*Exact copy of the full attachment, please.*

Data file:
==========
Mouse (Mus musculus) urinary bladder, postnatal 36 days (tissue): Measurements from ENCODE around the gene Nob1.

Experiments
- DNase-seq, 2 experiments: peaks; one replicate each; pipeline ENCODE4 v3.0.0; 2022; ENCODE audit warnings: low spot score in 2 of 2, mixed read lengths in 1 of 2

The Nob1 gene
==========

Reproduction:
Mouse (Mus musculus) urinary bladder, postnatal 36 days (tissue): Measurements from ENCODE around the gene Nob1.

Experiments
- DNase-seq, 2 experiments: peaks; one replicate each; pipeline ENCODE4 v3.0.0; 2022; ENCODE audit warnings: low spot score in 2 of 2, mixed read lengths in 1 of 2

The Nob1 gene